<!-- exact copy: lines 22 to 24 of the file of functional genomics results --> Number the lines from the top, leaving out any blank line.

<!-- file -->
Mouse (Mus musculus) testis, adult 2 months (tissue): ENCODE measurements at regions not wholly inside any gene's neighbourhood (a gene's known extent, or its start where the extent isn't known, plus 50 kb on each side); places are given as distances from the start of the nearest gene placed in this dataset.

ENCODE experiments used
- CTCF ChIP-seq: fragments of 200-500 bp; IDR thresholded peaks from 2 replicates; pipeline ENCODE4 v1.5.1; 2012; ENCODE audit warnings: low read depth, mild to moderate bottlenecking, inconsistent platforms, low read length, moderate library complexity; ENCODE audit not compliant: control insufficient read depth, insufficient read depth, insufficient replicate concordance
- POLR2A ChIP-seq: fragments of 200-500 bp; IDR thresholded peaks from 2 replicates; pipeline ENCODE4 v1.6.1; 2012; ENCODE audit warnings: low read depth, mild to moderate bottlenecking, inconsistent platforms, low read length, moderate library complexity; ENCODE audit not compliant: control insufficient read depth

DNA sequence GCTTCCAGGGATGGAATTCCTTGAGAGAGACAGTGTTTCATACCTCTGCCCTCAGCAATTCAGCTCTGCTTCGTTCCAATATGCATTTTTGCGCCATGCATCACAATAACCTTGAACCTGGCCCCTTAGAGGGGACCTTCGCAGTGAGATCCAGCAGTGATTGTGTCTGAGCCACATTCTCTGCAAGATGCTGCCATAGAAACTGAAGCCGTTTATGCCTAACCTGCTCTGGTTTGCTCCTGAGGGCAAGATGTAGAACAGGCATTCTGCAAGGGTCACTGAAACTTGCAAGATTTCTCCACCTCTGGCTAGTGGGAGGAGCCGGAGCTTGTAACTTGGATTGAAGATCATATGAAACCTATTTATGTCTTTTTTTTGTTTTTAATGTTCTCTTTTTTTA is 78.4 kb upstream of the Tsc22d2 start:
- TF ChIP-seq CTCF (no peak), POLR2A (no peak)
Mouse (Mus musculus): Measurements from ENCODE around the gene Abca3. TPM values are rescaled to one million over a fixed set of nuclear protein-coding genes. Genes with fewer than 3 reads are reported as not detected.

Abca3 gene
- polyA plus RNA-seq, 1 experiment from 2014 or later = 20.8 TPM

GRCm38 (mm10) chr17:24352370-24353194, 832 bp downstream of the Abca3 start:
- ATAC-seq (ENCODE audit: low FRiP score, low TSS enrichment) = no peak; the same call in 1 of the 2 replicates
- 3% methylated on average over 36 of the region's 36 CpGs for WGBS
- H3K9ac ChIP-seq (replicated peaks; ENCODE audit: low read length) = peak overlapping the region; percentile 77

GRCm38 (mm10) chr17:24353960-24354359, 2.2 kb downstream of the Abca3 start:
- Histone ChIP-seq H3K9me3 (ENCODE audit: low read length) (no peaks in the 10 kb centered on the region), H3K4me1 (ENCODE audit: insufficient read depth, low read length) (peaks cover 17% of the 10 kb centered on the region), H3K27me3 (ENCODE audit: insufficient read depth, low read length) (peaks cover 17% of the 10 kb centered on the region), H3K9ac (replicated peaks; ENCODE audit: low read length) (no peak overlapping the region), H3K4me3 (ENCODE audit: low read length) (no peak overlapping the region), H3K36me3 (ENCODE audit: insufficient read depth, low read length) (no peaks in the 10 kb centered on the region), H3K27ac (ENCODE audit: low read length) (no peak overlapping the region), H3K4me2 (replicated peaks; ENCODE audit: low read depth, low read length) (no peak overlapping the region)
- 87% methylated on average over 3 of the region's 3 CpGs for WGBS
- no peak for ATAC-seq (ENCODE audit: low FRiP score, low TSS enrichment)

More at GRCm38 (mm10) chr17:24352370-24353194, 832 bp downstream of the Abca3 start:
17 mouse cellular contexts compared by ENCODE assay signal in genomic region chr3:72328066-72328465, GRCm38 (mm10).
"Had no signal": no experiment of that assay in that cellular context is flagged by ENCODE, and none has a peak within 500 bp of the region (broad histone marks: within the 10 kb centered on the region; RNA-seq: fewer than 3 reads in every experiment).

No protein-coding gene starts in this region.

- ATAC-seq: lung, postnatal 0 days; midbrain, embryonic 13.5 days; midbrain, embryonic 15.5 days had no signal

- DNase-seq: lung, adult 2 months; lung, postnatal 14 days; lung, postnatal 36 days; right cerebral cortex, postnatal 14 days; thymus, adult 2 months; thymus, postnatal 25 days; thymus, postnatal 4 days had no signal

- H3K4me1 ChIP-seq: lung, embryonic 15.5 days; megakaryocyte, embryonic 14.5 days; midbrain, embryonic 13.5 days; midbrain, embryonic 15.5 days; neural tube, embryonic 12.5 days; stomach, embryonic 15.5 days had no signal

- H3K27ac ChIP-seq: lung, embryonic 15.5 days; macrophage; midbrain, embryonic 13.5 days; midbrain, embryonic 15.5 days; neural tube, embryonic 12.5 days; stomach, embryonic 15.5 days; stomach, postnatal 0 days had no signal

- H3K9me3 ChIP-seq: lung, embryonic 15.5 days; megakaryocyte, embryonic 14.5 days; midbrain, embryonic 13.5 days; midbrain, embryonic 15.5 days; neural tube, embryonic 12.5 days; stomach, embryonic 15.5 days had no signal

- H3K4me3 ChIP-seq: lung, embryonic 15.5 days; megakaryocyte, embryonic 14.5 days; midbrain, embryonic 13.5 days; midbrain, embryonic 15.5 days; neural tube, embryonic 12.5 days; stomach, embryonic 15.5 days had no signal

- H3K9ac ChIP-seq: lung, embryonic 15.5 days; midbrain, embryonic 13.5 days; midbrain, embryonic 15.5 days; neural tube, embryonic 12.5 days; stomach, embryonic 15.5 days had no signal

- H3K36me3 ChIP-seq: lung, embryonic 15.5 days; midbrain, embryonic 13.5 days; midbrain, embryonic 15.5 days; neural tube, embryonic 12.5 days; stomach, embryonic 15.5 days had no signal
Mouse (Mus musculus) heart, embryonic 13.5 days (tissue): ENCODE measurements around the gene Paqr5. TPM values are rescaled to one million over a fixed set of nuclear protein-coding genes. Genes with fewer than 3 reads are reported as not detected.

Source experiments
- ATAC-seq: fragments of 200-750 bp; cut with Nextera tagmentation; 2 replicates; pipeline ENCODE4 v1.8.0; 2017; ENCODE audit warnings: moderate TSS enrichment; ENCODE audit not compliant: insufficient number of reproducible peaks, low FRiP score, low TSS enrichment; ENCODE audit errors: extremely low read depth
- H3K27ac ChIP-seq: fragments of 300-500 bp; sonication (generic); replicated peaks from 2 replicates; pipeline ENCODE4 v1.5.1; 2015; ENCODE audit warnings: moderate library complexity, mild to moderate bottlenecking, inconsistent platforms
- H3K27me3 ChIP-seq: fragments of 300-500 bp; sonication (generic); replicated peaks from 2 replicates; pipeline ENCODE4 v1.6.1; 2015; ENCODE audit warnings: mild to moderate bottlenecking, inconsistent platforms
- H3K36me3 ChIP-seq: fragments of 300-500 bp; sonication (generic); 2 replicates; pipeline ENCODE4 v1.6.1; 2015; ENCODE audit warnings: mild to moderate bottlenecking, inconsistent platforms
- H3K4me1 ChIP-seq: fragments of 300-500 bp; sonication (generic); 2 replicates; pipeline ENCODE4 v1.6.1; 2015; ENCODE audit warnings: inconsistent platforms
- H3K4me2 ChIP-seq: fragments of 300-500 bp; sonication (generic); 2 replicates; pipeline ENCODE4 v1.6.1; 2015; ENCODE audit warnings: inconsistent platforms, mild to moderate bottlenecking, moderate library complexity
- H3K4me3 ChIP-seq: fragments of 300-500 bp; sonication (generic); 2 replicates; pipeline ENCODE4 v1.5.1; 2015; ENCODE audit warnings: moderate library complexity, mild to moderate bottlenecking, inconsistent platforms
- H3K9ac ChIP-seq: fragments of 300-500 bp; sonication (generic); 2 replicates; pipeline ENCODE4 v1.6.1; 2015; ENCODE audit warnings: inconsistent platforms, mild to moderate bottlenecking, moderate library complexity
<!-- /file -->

- ATAC-seq: lung, postnatal 0 days; midbrain, embryonic 13.5 days; midbrain, embryonic 15.5 days had no signal

- DNase-seq: lung, adult 2 months; lung, postnatal 14 days; lung, postnatal 36 days; right cerebral cortex, postnatal 14 days; thymus, adult 2 months; thymus, postnatal 25 days; thymus, postnatal 4 days had no signal

- H3K4me1 ChIP-seq: lung, embryonic 15.5 days; megakaryocyte, embryonic 14.5 days; midbrain, embryonic 13.5 days; midbrain, embryonic 15.5 days; neural tube, embryonic 12.5 days; stomach, embryonic 15.5 days had no signal